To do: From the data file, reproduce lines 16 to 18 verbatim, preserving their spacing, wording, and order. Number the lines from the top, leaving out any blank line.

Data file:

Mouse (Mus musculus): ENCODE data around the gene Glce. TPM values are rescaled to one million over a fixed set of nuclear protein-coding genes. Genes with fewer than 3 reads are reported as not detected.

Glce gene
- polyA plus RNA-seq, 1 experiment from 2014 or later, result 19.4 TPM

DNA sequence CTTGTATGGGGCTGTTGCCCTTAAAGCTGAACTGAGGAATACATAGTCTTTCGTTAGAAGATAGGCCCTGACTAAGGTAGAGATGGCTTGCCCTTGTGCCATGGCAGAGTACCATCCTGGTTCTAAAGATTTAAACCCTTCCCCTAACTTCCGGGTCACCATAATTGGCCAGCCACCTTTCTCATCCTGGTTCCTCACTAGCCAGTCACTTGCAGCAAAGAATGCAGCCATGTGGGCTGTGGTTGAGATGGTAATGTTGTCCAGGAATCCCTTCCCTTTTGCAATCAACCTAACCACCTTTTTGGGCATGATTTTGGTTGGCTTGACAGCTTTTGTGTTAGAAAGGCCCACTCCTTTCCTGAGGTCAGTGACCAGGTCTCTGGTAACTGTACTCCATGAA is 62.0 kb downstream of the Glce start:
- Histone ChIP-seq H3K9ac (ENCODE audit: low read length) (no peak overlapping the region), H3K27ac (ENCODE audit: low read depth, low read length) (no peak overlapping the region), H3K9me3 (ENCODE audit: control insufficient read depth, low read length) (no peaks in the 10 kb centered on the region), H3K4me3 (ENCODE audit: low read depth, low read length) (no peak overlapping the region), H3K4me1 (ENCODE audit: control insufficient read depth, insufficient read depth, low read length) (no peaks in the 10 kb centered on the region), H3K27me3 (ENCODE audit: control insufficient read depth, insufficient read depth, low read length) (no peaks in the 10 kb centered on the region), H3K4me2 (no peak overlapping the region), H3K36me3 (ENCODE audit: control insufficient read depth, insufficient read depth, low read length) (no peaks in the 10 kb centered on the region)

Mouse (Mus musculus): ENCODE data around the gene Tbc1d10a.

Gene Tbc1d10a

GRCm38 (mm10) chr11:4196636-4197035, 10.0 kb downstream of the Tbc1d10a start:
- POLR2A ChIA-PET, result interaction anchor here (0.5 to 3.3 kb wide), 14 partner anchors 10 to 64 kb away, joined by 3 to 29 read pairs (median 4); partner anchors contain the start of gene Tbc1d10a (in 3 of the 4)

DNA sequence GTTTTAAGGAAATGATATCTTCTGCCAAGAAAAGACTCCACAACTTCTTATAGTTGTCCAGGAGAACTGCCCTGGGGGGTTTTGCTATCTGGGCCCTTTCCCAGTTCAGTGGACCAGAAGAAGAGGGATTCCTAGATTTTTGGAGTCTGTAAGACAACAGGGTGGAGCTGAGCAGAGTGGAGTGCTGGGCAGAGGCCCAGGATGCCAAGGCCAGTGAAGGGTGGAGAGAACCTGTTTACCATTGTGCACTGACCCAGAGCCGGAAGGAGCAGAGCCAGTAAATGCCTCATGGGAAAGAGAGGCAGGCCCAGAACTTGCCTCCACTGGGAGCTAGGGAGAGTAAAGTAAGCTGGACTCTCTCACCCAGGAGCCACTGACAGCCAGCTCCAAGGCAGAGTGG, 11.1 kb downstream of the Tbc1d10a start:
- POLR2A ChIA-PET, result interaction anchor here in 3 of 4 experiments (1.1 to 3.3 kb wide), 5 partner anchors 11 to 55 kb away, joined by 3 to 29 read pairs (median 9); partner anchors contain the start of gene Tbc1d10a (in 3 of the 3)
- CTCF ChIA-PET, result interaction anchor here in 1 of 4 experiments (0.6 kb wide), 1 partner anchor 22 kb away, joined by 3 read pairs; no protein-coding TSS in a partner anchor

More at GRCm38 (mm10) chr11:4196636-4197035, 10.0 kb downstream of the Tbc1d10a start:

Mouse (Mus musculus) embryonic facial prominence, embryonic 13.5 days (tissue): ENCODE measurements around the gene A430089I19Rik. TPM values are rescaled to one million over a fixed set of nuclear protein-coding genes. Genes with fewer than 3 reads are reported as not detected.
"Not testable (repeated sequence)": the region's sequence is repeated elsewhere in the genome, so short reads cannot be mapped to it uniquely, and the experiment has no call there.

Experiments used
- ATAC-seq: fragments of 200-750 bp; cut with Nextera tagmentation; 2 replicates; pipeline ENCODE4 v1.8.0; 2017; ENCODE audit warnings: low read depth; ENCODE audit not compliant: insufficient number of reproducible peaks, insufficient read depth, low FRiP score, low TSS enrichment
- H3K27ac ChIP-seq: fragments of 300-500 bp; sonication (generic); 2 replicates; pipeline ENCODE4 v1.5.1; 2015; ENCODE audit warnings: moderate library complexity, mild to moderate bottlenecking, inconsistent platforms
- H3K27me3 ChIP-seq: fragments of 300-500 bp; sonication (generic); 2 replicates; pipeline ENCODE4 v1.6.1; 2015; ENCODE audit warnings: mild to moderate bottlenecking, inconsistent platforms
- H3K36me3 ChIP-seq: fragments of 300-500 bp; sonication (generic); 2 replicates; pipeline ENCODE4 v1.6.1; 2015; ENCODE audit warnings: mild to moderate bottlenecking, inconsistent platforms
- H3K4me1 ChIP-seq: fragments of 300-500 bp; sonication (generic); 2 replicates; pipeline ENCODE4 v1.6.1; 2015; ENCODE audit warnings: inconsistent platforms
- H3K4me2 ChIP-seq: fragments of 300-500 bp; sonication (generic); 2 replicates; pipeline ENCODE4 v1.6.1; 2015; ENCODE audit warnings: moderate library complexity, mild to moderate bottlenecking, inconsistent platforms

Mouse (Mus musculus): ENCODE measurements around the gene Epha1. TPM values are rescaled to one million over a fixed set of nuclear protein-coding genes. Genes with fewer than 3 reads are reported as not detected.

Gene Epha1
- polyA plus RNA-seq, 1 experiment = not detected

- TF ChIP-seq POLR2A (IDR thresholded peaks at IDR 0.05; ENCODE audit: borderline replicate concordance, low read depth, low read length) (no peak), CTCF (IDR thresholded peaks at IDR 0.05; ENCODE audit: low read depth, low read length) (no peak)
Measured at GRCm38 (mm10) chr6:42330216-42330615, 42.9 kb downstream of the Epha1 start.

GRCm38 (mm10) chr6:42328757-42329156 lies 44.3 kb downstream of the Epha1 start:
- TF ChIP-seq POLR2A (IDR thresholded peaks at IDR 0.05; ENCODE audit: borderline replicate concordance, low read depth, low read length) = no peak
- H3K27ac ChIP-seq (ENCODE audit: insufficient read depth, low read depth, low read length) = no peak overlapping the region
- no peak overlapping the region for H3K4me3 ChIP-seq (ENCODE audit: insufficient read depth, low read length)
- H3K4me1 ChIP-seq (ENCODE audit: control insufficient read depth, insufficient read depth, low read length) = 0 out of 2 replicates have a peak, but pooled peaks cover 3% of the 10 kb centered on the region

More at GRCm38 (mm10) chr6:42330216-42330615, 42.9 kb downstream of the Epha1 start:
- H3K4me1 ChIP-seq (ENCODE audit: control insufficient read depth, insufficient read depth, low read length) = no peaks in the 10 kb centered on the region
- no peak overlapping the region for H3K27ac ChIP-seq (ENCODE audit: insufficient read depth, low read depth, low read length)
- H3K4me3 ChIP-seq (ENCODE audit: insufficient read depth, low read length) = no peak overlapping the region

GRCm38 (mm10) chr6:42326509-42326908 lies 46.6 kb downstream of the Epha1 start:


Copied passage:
Experiments used
- ATAC-seq: fragments of 200-750 bp; cut with Nextera tagmentation; 2 replicates; pipeline ENCODE4 v1.8.0; 2017; ENCODE audit warnings: low read depth; ENCODE audit not compliant: insufficient number of reproducible peaks, insufficient read depth, low FRiP score, low TSS enrichment
- H3K27ac ChIP-seq: fragments of 300-500 bp; sonication (generic); 2 replicates; pipeline ENCODE4 v1.5.1; 2015; ENCODE audit warnings: moderate library complexity, mild to moderate bottlenecking, inconsistent platforms